I am a miracle made up of particles and in this existence I'll stay persistent and I'll make a difference and I will have lived it - Medicine for the People

Shadowing a Physician

Friday, August 16, 2013

This week I was able to shadow Dr. David Bates, the chief of general medicine at Brigham & Women's hospital and a very well-known researcher in the clinical informatics field and it was such a great experience. I got connected with Dr. Bates through my job at Partners Healthcare; he is the head of my department and although I don't work with him directly, he was kind enough to respond to a blind email I sent inquiring about shadowing opportunities.

When I arrived at his office Wednesday morning at 8:30 AM I had no idea what to expect. My only prior experience working in a hospital had been volunteering in an orthopedic trauma clinic which was very fast-paced and where patient interaction consisted of physical exams, a quick consult and that was it. Observing Dr. Bates was completely different. It was clear to see that he had developed strong relationships with all of his patients and was interested in hearing about more than just their medical issues. He was able to ask them about specific ailments without referring to their charts and remembered medications and issues they may have had with past treatments in detail but he also asked them about their recent activities, if they had been able to participate in their favorite hobbies lately or how their vacations went. It was really interesting to see how close the doctor-patient bond was and that he truly cared about the well-being of the folks that were coming to see him. There was only one walk-in patient that day but Dr. Bates treated this man with the same respect and care that he gave to his other patients.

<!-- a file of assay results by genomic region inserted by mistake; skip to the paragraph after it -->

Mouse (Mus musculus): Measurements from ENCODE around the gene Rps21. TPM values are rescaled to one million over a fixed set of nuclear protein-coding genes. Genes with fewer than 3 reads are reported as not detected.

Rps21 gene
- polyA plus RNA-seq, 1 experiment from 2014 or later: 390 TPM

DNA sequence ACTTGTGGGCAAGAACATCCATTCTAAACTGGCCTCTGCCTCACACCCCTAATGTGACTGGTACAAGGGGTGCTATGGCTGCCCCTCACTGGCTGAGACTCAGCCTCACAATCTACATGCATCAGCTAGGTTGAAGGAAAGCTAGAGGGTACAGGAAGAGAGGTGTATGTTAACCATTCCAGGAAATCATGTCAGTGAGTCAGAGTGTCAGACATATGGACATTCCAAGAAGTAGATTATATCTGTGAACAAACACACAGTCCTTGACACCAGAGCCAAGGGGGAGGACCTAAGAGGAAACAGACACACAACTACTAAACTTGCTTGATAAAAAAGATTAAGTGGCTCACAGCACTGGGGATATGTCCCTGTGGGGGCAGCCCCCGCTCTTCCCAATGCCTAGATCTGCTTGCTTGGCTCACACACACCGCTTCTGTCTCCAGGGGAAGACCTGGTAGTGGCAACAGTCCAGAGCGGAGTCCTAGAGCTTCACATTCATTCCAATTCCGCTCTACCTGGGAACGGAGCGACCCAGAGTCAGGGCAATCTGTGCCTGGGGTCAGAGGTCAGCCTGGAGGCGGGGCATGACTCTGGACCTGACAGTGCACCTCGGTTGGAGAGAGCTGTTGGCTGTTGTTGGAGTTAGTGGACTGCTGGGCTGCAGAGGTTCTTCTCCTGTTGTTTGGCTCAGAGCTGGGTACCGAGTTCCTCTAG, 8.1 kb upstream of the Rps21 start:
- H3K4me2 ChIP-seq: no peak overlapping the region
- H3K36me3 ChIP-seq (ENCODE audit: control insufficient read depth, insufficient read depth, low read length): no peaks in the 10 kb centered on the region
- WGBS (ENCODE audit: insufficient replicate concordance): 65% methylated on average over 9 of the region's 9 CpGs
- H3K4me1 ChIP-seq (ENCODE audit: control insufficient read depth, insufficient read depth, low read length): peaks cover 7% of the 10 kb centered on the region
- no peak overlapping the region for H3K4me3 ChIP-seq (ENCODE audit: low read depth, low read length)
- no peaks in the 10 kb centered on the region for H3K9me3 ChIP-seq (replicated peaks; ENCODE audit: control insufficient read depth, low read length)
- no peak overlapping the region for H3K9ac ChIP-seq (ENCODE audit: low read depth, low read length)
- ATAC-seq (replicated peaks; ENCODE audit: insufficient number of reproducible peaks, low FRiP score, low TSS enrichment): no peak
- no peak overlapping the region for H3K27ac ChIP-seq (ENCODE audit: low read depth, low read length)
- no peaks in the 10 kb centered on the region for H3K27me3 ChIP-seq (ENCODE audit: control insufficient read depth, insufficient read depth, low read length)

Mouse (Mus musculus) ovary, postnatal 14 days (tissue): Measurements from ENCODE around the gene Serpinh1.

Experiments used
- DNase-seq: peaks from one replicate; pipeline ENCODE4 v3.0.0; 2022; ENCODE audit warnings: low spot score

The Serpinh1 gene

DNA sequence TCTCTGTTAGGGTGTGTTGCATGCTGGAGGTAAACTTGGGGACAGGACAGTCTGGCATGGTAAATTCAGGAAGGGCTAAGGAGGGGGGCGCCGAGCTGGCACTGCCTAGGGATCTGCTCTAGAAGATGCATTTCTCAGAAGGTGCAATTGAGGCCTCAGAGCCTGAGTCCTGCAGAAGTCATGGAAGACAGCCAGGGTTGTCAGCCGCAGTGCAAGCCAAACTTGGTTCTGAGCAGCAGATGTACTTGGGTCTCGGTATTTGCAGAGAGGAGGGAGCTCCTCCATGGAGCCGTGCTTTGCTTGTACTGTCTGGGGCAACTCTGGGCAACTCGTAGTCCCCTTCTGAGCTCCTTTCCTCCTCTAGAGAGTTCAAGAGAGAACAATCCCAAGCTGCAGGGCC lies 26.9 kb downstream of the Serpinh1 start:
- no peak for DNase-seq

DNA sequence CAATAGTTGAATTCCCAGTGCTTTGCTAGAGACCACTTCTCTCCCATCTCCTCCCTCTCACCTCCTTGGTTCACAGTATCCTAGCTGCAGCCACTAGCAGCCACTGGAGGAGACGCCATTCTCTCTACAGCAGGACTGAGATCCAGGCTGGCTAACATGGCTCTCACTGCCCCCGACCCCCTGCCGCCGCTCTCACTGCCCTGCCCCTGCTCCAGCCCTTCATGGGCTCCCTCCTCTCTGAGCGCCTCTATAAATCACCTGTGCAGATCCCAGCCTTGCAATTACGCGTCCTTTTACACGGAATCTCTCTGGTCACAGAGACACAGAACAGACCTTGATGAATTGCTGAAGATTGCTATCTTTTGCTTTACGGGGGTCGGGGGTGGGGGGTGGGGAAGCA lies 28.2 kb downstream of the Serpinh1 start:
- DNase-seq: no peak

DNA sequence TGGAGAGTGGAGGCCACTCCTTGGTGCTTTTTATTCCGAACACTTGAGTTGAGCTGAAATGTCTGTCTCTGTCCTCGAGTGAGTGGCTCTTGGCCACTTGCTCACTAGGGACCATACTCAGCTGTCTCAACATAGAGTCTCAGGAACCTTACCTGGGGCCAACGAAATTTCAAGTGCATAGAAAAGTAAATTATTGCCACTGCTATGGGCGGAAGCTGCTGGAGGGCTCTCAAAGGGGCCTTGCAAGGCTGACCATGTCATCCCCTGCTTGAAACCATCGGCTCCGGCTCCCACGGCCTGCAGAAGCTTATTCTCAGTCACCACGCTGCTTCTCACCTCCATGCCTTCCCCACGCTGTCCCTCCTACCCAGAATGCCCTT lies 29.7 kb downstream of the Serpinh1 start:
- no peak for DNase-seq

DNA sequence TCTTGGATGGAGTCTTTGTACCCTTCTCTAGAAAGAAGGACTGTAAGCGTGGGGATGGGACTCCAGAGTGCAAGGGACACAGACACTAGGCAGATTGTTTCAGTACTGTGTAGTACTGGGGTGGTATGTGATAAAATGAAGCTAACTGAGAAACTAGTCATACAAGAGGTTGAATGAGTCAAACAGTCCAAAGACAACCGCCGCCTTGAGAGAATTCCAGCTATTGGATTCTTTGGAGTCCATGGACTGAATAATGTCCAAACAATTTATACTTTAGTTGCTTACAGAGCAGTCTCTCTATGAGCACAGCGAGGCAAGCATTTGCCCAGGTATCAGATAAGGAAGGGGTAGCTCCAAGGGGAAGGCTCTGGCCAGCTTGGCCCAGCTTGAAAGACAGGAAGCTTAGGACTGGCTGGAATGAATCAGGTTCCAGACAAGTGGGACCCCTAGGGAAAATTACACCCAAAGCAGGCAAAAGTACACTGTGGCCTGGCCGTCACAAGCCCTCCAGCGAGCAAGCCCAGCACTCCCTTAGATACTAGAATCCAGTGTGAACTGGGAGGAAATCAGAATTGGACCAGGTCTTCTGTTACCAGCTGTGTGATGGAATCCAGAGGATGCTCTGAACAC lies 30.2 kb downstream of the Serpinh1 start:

The importance of forging strong relationships with patients and the ability to truly become a part of their lives made a definite impression on me. In particular, I noticed that there was a fine line between acting as a physician and being a friend. One patient we saw that day was an elderly woman who was undergoing chemo. Her prognosis was poor and she was sad, confused and worried. Throughout it all, Dr. Bates was very compassionate, but not in the same manner as a best friend or family member would be. He obviously cared, but I think was trying to show this woman that, as her physician, he was going to be the one to hold it together and allow her to be emotional without falling to pieces trying to comfort her. That was enlightening for me because I think my tendency is to rush to someone's aid when they are upset and try to fix it all for them when sometimes they need me to just let them cry it out or be angry or frustrated and have that be okay.

While it was hard to see patients going through a difficult time, I'm so glad I was able to experience working with Dr. Bates. I learned so much about how to talk to patients, how to discuss controversial subjects and how to approach giving advice like "you need to lose weight" or "it's important for you to drink less." And there were actually a couple of times I knew a little something about whatever we were discussing and got to feel a tiny bit impressed with myself!

Occasionally when I'm bogged down with a lot of work or not feeling very hopeful about my chances for getting into school it's easy to forget why I'm doing all of this. Wednesday gave me a huge boost of encouragement and was a wonderful reminder of what I'm working towards.

BWH, Internal Medicine


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